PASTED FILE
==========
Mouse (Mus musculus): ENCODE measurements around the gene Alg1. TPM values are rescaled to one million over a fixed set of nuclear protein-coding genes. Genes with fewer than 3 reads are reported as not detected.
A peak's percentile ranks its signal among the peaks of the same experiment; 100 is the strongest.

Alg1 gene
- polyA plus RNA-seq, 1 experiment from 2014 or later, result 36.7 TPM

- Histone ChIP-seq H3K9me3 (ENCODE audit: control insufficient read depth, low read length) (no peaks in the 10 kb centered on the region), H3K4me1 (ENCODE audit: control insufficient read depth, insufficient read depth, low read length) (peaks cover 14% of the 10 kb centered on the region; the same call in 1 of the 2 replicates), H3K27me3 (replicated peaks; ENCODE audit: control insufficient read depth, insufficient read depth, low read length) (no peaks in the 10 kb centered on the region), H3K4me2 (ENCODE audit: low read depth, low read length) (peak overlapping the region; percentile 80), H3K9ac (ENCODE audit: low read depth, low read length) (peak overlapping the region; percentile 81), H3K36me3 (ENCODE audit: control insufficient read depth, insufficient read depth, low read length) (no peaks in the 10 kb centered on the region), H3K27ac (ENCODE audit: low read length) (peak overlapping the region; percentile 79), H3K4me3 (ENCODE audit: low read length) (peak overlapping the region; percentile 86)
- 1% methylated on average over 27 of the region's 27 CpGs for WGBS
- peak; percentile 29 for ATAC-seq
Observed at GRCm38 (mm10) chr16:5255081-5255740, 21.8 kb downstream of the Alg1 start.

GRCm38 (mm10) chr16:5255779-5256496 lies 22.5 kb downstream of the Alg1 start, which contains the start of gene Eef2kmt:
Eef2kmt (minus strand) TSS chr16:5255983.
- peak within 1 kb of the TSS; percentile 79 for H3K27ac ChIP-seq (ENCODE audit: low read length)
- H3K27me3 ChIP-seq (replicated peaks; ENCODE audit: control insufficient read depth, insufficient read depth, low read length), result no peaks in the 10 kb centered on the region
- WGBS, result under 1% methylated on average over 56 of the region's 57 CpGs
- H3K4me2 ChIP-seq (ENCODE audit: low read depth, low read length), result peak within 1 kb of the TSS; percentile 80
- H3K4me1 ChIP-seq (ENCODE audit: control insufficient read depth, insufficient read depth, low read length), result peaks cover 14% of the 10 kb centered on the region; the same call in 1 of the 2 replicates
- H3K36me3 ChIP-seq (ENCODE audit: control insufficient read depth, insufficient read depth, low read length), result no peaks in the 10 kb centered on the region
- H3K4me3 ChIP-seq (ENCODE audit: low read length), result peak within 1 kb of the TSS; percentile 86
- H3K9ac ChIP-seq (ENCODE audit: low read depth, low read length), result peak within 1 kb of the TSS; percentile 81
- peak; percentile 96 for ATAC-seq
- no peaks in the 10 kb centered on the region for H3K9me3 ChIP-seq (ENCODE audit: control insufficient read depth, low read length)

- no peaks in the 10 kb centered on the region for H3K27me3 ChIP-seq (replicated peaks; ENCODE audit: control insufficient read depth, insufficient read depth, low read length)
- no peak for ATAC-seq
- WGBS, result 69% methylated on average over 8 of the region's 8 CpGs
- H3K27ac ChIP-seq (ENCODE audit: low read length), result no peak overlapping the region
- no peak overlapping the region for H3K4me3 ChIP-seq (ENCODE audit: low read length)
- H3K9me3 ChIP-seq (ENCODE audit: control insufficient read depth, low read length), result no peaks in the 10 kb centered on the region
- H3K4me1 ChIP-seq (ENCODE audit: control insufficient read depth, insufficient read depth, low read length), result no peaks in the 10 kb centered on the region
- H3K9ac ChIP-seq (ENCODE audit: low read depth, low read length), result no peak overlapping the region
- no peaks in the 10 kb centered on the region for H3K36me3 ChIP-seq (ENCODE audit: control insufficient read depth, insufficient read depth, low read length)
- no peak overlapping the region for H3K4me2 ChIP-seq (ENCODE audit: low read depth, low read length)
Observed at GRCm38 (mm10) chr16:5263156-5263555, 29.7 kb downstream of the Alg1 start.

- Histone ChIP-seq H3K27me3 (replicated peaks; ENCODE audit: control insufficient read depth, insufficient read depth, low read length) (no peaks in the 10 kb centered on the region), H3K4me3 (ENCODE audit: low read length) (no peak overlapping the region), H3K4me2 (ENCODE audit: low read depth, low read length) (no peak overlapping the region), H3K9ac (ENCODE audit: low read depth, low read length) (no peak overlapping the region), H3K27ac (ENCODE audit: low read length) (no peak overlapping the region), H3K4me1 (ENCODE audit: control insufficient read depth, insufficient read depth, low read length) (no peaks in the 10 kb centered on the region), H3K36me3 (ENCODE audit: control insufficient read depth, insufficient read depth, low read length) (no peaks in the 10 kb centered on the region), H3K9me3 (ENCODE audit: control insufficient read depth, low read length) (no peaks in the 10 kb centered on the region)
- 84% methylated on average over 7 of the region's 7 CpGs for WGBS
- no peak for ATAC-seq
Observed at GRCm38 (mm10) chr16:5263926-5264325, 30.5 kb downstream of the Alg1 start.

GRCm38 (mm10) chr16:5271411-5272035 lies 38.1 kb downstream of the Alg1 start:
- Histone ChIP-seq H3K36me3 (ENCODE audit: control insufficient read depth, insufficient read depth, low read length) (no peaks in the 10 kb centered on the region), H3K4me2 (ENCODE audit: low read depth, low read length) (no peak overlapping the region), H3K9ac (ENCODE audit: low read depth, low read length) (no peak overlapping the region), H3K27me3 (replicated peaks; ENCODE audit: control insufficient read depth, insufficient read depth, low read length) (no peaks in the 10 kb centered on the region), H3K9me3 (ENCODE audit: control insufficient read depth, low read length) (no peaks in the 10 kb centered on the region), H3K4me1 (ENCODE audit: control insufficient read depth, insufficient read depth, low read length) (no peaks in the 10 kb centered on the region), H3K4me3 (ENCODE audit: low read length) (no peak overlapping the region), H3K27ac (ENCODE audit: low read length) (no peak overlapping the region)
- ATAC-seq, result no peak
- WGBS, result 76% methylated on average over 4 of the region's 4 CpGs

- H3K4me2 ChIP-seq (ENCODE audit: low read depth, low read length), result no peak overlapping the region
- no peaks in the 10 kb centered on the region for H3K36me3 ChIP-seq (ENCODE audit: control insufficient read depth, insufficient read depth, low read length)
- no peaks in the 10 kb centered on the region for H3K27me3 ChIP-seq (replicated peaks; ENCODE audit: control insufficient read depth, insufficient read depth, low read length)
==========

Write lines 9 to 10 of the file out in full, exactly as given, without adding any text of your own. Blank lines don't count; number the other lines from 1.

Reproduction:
GRCm38 (mm10) chr16:5255779-5256496 lies 22.5 kb downstream of the Alg1 start, which contains the start of gene Eef2kmt:
Eef2kmt (minus strand) TSS chr16:5255983.